"Well, we're a little concerned for someone's welfare," your local newscaster might say. "There was an incident, and some people were detained to ensure safety."
If you heard that, what would you suppose that meant?
Police in New South Wales (a state in Australia) are not releasing photographs of "incidents" or are downplaying events so that the general public can feel safer. Don't you like feeling safe? That's a nice feeling. We wouldn't want things like "murder, rape and armed robbery" happening nearby to spoil that ambience. So, the newspeople will just read "incident," and you'll just feel so much better, now, won't you?
I have to state that it bothers me greatly to see autopsy images and/or film of violent crime scenes in the news in sensational stories. (Click here for gruesome photo!) When a crime happened six months ago, please do tell me that the victim was bludgeoned on the head. Do I need to see a picture? No, thanks. I would like the family to have that bit of privacy on the victim's last day here on earth.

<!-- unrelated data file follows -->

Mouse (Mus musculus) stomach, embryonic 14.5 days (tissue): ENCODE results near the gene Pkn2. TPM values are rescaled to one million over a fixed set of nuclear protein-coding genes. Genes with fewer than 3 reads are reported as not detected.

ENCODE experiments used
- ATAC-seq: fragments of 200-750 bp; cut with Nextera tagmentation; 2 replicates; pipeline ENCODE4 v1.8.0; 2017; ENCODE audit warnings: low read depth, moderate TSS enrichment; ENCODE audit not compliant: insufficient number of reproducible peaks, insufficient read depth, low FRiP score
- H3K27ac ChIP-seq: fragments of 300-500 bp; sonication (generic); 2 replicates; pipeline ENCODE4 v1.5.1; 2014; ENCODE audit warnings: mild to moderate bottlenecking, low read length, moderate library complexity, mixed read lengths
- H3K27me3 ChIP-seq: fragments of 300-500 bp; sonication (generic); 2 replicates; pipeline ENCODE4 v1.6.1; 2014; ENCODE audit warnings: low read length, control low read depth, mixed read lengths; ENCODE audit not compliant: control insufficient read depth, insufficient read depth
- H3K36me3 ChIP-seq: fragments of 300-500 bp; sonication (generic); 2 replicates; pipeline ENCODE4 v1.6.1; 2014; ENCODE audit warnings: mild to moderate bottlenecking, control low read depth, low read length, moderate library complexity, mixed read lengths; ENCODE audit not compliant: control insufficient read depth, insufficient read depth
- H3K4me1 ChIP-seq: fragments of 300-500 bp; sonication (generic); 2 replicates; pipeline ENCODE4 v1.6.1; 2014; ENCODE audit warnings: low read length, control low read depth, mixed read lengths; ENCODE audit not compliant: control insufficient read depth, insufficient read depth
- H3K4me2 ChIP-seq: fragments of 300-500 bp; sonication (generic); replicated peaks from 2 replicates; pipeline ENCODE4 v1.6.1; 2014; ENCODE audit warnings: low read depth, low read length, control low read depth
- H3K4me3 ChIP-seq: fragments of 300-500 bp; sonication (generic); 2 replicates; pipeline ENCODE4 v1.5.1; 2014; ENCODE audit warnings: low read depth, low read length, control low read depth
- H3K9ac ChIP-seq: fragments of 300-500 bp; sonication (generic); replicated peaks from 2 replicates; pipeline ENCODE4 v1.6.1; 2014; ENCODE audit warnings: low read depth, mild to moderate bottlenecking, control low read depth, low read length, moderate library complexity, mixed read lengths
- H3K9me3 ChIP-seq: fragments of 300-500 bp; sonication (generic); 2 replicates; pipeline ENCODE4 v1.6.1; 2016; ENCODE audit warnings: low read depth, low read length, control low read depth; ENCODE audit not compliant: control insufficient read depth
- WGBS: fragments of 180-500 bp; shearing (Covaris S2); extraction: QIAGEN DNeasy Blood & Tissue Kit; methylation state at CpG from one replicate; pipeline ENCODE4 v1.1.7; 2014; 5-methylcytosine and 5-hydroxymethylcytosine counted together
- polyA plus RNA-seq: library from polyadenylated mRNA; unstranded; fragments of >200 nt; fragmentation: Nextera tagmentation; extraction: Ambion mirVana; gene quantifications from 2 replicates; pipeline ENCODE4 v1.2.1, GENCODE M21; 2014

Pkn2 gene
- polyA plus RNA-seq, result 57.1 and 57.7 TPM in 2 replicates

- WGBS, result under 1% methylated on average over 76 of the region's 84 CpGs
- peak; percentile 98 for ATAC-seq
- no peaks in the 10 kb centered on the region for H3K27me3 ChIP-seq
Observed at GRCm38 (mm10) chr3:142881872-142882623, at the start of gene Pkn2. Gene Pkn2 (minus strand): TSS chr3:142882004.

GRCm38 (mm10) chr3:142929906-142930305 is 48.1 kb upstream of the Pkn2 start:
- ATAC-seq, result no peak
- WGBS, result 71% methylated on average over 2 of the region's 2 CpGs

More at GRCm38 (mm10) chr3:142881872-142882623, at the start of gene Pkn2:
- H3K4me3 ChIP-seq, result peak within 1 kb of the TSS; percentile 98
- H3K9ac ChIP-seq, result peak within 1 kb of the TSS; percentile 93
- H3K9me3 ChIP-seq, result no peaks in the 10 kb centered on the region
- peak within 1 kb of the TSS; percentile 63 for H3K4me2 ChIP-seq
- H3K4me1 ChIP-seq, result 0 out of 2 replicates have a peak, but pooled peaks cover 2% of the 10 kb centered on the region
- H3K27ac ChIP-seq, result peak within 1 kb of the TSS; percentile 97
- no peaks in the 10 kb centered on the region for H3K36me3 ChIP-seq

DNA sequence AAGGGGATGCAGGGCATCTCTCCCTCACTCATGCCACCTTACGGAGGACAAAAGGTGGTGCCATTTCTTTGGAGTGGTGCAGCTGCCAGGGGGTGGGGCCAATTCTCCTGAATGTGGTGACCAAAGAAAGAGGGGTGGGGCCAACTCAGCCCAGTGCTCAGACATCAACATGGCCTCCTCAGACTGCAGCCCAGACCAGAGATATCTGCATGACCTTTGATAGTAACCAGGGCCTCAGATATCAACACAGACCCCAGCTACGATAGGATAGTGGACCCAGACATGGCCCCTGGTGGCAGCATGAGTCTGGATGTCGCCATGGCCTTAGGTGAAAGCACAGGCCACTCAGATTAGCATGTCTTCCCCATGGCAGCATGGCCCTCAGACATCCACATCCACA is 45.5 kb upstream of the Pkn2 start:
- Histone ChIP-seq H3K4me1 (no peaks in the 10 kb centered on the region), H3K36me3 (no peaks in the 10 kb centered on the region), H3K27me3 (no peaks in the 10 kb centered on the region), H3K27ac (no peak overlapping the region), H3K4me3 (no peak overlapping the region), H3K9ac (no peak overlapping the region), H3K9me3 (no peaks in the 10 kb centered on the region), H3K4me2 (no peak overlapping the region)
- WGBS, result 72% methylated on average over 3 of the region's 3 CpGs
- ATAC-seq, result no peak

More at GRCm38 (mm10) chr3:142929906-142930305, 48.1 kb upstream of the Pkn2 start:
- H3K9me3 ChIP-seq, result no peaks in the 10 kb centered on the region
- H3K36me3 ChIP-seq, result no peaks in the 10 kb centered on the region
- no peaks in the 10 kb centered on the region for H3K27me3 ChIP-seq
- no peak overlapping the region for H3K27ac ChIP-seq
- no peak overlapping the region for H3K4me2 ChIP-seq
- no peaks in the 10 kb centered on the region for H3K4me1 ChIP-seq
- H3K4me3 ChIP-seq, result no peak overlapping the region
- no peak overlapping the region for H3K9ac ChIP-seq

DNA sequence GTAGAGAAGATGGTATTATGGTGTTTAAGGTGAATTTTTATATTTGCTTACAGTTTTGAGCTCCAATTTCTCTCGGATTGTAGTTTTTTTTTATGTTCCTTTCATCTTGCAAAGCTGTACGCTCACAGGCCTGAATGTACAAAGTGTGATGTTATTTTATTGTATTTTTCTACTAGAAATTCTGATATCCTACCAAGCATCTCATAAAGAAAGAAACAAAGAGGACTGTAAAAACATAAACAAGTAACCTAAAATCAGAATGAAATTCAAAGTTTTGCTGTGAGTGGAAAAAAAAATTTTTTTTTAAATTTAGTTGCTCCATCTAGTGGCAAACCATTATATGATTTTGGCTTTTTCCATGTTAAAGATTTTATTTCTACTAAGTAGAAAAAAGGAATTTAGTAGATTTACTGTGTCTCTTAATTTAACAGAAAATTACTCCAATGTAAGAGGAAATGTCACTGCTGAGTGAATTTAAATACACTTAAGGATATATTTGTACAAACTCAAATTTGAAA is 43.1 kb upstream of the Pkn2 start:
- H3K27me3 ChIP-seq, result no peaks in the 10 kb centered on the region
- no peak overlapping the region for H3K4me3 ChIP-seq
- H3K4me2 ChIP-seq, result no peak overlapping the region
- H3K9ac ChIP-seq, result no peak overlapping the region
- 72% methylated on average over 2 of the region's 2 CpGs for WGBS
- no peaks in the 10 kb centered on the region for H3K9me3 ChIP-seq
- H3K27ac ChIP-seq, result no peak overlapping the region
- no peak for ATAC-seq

Certainly the court DOES need to see these things, and my apologies to the family. Certainly in fairness to the general public, we need to hear that some poor woman was struck dead while she was hanging laundry in the backyard, or whatever. Does the government need to get involved in who may speak of these things? Perhaps there is a perceived need for this because some media folks can't practice self-censorship.
Or the tourism/ real estate business might suffer. Wouldn't it be *interesting* if the people in the neighbouring houses could sue an offender after a crime took place because it decreased their property values? An interesting concept, though criminals have a peculiar knack for having zero money while in custody and bunches later on with book deals and movies.